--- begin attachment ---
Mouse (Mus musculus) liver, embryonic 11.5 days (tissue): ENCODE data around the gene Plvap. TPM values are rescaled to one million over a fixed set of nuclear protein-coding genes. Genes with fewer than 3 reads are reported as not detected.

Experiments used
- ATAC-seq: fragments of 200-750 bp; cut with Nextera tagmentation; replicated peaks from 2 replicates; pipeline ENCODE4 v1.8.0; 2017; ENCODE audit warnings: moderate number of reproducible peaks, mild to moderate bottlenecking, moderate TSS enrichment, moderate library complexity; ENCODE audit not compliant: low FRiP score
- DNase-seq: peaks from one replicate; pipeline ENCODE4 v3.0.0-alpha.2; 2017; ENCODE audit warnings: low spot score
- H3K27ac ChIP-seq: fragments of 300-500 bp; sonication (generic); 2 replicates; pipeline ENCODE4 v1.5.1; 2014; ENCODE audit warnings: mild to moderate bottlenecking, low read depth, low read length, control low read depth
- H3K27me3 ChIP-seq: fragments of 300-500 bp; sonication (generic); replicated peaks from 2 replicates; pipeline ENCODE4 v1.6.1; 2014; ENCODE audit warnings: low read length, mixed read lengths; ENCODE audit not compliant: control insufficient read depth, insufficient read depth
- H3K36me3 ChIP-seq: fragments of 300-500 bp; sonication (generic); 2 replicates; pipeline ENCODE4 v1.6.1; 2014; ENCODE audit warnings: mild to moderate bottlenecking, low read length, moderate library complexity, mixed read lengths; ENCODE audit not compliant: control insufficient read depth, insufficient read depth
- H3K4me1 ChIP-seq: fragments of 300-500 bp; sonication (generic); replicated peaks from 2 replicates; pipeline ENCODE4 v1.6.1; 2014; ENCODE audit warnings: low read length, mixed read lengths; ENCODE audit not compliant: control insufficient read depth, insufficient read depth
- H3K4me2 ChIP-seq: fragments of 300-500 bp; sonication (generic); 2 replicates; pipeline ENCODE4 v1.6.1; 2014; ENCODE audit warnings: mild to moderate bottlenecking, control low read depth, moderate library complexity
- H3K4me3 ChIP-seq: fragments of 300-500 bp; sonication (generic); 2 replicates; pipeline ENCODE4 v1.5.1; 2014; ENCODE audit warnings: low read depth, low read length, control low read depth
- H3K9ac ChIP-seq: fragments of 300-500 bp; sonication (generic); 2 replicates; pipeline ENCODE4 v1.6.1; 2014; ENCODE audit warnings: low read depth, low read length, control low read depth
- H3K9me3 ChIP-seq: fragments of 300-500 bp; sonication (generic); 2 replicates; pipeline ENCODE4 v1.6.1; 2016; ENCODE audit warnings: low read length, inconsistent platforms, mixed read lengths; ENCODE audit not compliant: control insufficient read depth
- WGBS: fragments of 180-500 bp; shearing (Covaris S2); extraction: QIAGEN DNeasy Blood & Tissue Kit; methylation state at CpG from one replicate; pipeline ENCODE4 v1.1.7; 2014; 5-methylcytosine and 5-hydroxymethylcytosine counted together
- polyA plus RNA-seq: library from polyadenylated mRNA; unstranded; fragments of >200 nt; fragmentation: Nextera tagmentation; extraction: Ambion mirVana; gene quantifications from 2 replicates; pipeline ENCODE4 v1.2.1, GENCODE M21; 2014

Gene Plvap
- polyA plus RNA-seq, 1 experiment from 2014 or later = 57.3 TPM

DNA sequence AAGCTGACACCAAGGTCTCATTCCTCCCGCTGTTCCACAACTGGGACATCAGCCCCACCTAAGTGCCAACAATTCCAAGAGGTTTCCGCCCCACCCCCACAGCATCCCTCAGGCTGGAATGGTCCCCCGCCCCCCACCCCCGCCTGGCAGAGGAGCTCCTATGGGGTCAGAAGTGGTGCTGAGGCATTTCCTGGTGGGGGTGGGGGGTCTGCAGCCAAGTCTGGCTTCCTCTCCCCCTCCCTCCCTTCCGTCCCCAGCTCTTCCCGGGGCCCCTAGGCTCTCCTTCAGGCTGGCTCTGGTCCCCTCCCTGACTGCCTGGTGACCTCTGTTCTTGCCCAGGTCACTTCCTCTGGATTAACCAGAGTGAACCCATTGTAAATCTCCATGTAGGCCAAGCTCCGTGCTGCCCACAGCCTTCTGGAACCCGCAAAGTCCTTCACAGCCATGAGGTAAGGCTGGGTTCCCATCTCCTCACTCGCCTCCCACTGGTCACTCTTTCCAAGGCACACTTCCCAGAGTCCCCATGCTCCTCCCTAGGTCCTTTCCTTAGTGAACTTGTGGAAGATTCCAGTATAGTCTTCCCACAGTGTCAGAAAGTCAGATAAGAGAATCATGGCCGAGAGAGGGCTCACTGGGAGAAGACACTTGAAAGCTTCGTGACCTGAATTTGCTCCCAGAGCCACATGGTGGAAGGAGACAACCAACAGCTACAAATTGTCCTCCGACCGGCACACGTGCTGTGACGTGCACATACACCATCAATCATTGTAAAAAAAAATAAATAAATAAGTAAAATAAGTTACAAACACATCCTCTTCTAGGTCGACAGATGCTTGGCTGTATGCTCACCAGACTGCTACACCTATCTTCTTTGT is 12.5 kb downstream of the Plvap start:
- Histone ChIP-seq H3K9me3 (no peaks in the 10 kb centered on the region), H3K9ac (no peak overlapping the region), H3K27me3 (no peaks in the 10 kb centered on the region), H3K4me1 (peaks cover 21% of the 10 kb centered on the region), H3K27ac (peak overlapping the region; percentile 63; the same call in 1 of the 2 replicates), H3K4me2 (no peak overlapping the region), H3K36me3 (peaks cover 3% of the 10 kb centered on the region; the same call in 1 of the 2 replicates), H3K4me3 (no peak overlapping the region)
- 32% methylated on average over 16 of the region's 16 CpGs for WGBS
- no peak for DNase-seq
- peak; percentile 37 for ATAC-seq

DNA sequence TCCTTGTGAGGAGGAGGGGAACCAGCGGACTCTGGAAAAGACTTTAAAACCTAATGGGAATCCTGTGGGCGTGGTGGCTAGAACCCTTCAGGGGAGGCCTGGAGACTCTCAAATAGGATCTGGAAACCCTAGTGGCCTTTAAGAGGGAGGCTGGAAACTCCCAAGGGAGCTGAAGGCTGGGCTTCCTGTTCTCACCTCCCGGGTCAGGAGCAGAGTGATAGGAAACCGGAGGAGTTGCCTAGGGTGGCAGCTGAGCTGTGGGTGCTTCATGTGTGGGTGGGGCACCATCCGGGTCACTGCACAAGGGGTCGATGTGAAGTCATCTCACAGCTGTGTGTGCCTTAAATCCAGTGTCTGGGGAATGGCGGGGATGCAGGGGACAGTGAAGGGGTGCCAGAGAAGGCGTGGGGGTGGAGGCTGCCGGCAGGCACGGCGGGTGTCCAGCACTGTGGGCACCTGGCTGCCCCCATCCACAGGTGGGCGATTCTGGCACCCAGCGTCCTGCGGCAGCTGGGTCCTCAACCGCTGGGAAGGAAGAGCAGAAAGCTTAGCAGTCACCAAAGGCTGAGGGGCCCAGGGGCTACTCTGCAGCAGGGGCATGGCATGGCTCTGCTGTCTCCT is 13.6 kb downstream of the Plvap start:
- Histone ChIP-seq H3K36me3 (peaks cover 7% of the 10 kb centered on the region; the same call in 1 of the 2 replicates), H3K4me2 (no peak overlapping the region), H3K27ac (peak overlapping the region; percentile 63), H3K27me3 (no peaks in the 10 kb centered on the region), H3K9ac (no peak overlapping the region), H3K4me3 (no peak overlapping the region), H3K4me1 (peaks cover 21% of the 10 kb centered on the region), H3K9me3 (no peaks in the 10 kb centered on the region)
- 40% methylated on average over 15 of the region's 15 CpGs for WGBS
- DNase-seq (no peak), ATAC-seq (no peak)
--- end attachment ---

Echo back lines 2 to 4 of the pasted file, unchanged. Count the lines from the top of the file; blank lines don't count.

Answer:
Experiments used
- ATAC-seq: fragments of 200-750 bp; cut with Nextera tagmentation; replicated peaks from 2 replicates; pipeline ENCODE4 v1.8.0; 2017; ENCODE audit warnings: moderate number of reproducible peaks, mild to moderate bottlenecking, moderate TSS enrichment, moderate library complexity; ENCODE audit not compliant: low FRiP score
- DNase-seq: peaks from one replicate; pipeline ENCODE4 v3.0.0-alpha.2; 2017; ENCODE audit warnings: low spot score